While the book is visually appealing, the plot is very thin and not likely to inspire demands for rereading.

READ REVIEW

I USED TO BE A FISH

Fed up with the aquatic life, a fish ventures onto land, spawning eons of evolutionary change.

Bold, striking illustrations—black permanent marker outlines on a plain white background with solid blocks of red and blue—adorn this fanciful tale. As the now-amphibious creature becomes a reptile and then a mammal, it survives the events that kill off the dinosaurs, turns into a primate, walks upright, and finally becomes a white-skinned, red-haired, bearded man. Next come hunting, cave painting, and building structures of increasing complexity. The story ends with a small, white-skinned, red-haired boy dreaming of someday flying, superhero fashion. A timeline and author’s note provide additional information on the science of evolution written at a level far more advanced than the rest of the text. Evolution is, of course, a very complex topic, and Sullivan clarifies that he has written “a fictional story inspired by the science of evolution.” Young readers will get a general sense of the overall development of life forms over time and may be prompted to consider the abilities or characteristics they would like to develop if only wishing could make it so. Due to Sullivan’s choice of palette and style, they will miss the fact of Homo sapiens’ African origins.

While the book is visually appealing, the plot is very thin and not likely to inspire demands for rereading. (Picture book. 3-6)

Pub Date: Oct. 11, 2016

ISBN: 978-0-06-245198-9

Page Count: 48

Publisher: Balzer + Bray/HarperCollins

Review Posted Online: June 28, 2016

Kirkus Reviews Issue: July 15, 2016

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A sweet reminder that it’s easy to weather a storm with the company and kindness of friends.

GOOD NIGHT, LITTLE BLUE TRUCK

Is it a stormy-night scare or a bedtime book? Both!

Little Blue Truck and his good friend Toad are heading home when a storm lets loose. Before long, their familiar, now very nervous barnyard friends (Goat, Hen, Goose, Cow, Duck, and Pig) squeeze into the garage. Blue explains that “clouds bump and tumble in the sky, / but here inside we’re warm and dry, / and all the thirsty plants below / will get a drink to help them grow!” The friends begin to relax. “Duck said, loud as he could quack it, / ‘THUNDER’S JUST A NOISY RACKET!’ ” In the quiet after the storm, the barnyard friends are sleepy, but the garage is not their home. “ ‘Beep!’ said Blue. ‘Just hop inside. / All aboard for the bedtime ride!’ ” Young readers will settle down for their own bedtimes as Blue and Toad drop each friend at home and bid them a good night before returning to the garage and their own beds. “Blue gave one small sleepy ‘Beep.’ / Then Little Blue Truck fell fast asleep.” Joseph’s rich nighttime-blue illustrations (done “in the style of [series co-creator] Jill McElmurry”) highlight the power of the storm and capture the still serenity that follows. Little Blue Truck has been chugging along since 2008, but there seems to be plenty of gas left in the tank.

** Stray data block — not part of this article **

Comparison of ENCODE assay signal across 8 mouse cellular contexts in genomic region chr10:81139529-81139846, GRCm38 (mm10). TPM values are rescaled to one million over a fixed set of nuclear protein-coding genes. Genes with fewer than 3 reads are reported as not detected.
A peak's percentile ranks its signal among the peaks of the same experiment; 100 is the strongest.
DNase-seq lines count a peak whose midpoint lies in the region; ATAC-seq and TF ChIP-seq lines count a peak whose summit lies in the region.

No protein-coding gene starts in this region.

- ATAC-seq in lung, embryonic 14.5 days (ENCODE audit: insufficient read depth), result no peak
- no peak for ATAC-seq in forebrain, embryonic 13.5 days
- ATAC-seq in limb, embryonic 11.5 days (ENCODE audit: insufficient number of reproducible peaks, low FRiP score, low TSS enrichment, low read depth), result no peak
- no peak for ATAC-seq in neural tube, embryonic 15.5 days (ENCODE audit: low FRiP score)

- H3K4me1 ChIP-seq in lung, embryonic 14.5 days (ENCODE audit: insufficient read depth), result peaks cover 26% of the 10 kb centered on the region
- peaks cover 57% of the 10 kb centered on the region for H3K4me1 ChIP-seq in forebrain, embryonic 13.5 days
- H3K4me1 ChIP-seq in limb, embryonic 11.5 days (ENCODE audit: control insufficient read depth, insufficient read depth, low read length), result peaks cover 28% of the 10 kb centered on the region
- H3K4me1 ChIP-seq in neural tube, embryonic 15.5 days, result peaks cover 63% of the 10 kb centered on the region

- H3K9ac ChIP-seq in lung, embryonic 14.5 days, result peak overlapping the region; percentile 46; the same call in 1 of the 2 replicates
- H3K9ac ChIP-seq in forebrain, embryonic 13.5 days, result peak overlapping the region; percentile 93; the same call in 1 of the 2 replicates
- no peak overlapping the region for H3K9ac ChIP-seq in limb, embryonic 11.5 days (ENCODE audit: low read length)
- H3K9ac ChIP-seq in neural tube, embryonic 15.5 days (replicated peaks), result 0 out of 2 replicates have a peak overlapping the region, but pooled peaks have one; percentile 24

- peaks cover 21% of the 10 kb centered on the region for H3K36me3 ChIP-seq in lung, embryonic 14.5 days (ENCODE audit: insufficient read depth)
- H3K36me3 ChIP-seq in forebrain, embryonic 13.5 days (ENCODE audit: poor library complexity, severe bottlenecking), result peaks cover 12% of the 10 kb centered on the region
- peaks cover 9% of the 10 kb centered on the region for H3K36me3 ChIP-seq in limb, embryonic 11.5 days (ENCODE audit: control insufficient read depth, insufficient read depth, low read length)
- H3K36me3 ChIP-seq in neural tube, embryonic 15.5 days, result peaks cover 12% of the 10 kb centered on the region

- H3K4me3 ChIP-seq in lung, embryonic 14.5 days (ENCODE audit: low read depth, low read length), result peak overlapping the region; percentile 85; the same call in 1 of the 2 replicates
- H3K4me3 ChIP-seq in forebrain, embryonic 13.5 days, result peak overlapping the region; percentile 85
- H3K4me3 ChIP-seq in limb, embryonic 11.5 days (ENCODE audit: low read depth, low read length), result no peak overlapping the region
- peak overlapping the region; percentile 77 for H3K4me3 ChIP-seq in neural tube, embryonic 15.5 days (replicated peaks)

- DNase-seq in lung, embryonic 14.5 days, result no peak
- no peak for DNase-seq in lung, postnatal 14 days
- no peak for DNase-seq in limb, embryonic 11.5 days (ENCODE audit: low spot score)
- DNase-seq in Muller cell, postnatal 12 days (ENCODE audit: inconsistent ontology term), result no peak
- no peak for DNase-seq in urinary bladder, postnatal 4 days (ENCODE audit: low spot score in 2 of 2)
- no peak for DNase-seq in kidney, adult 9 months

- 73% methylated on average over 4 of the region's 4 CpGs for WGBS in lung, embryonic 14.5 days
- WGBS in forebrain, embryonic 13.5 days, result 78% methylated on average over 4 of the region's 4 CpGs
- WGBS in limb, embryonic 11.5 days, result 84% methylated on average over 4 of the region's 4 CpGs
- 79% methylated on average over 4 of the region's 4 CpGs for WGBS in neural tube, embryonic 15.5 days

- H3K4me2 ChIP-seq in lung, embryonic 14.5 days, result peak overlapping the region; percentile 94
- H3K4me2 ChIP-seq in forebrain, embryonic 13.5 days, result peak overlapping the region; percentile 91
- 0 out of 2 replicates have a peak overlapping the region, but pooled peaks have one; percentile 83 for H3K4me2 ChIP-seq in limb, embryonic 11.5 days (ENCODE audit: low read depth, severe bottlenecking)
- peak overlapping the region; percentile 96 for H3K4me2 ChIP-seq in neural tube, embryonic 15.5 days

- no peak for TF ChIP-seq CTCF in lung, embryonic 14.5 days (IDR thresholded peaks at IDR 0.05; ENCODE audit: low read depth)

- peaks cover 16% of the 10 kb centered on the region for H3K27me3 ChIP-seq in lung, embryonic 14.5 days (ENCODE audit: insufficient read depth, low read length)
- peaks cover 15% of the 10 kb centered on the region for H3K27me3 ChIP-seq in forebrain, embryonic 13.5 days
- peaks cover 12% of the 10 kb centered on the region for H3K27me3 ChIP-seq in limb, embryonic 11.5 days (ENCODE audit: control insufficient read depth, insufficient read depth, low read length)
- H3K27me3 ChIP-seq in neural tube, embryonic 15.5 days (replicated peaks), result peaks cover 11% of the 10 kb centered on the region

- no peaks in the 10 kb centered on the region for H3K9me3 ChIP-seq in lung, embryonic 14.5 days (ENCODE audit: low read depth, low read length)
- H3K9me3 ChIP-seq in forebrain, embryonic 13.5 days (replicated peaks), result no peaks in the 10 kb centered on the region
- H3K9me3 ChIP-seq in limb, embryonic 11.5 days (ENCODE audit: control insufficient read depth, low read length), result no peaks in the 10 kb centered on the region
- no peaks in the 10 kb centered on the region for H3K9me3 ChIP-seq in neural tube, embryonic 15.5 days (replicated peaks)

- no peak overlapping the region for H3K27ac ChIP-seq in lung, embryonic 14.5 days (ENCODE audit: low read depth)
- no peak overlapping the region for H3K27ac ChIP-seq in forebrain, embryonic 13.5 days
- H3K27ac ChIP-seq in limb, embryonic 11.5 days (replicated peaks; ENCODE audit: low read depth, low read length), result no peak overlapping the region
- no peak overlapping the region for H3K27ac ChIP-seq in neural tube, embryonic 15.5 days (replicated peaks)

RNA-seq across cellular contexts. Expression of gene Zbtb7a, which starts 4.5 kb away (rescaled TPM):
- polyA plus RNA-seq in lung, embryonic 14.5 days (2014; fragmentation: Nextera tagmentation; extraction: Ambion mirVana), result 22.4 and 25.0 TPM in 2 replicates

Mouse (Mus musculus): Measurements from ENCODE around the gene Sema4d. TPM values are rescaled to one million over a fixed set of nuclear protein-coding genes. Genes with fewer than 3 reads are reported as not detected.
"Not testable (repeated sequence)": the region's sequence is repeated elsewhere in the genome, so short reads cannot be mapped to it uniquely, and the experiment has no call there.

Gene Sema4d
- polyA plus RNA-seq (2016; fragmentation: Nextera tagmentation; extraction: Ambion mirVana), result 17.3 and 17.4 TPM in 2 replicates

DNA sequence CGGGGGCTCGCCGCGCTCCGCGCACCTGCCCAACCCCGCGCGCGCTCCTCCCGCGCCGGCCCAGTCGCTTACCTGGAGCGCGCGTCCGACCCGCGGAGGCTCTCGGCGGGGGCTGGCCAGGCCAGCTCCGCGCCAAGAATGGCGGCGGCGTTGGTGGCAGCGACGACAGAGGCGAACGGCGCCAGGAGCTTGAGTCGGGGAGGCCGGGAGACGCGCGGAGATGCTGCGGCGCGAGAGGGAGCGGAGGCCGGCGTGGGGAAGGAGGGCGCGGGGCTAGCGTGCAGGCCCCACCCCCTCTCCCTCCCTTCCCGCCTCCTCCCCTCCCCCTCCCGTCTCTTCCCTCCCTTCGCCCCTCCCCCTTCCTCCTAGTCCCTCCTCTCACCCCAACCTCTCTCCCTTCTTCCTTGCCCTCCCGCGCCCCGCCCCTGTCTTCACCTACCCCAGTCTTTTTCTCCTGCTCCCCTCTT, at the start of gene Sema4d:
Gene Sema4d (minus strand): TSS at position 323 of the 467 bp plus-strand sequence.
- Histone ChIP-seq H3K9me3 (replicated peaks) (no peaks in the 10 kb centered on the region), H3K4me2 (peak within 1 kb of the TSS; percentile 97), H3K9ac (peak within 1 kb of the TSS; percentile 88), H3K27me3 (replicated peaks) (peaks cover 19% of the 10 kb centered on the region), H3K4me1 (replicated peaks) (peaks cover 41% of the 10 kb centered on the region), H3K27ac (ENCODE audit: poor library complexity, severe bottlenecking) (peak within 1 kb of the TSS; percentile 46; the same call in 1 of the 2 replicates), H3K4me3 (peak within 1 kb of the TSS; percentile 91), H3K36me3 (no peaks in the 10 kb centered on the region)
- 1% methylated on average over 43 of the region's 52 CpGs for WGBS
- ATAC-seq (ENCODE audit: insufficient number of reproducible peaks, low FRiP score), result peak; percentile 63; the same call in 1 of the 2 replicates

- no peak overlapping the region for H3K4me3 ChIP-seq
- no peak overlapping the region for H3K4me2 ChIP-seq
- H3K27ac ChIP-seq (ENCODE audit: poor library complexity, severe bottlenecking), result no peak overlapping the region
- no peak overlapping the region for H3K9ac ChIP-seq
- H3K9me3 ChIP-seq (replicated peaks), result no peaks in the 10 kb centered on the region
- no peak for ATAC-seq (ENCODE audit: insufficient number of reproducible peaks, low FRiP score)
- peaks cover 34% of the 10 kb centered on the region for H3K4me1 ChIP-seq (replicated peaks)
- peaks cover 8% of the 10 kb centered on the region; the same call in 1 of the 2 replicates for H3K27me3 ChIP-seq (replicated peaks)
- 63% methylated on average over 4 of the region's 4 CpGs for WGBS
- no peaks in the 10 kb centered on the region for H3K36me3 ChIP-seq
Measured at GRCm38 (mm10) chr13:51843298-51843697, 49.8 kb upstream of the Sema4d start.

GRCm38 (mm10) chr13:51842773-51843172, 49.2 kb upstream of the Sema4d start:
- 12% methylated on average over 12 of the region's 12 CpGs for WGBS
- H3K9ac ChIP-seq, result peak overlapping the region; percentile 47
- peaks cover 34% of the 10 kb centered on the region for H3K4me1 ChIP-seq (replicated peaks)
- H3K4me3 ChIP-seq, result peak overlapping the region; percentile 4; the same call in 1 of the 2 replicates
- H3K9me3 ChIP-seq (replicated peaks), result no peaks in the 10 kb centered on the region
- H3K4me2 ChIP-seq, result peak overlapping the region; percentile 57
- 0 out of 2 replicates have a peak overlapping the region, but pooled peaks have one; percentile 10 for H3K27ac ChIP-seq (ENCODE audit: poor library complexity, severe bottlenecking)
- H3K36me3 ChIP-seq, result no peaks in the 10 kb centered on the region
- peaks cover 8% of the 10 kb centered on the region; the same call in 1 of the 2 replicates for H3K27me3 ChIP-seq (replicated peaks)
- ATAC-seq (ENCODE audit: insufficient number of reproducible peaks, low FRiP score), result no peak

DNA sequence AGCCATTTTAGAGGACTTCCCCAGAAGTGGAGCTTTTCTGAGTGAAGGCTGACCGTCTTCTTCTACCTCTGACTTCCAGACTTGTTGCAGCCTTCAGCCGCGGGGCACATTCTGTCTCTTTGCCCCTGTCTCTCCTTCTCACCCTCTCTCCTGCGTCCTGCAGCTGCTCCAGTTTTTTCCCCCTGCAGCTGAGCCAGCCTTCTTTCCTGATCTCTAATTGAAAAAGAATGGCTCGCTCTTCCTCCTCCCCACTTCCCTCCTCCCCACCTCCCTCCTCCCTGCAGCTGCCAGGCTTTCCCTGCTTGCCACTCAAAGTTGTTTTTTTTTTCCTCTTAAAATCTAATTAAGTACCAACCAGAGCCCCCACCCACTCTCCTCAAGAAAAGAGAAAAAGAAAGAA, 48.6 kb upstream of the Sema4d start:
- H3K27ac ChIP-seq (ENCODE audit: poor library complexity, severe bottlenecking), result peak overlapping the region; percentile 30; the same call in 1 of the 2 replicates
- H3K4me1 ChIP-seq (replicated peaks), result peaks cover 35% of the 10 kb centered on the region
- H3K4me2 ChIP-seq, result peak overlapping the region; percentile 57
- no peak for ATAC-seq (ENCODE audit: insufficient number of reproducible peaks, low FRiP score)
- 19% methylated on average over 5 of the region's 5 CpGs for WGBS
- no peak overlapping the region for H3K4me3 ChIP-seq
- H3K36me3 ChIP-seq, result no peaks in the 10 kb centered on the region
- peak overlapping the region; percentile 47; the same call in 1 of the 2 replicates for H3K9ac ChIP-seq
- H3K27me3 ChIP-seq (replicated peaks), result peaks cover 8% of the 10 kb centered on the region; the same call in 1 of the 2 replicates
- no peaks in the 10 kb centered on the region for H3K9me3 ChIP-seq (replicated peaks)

A sweet reminder that it’s easy to weather a storm with the company and kindness of friends. (Picture book. 3-6)

Pub Date: Oct. 22, 2019

ISBN: 978-1-328-85213-7

Page Count: 32

Publisher: HMH Books

Review Posted Online: June 23, 2019

Kirkus Reviews Issue: July 15, 2019

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Yes, the Pigeon has to go to school, and so do readers, and this book will surely ease the way.

THE PIGEON HAS TO GO TO SCHOOL!

From the Pigeon series

All the typical worries and excuses kids have about school are filtered through Willems’ hysterical, bus-loving Pigeon.

Told mostly in speech balloons, the bird’s monologue will have kids (and their caregivers) in stitches at Pigeon’s excuses. From already knowing everything (except whatever question readers choose to provide in response to “Go ahead—ask me a question. / Any question!”) to fearing learning too much (“My head might pop off”), Pigeon’s imagination has run wild. Readers familiar with Pigeon will recognize the muted, matte backgrounds that show off the bird’s shenanigans so well. As in previous outings, Willems varies the size of the pigeon on the page to help communicate emotion, the bird teeny small on the double-page spread that illustrates the confession that “I’m… / scared.” And Pigeon’s eight-box rant about all the perils of school (“The unknown stresses me out, dude”) is marvelously followed by the realization (complete with lightbulb thought bubble) that school is the place for students to practice, with experts, all those skills they don’t yet have. But it is the ending that is so Willems, so Pigeon, and so perfect. Pigeon’s last question is “Well, HOW am I supposed to get there, anyway!?!” Readers will readily guess both the answer and Pigeon’s reaction.

Yes, the Pigeon has to go to school, and so do readers, and this book will surely ease the way. (Picture book. 3-6)

Pub Date: July 2, 2019

ISBN: 978-1-368-04645-9

Page Count: 40

Publisher: Hyperion

Review Posted Online: May 8, 2019

Kirkus Reviews Issue: June 1, 2019

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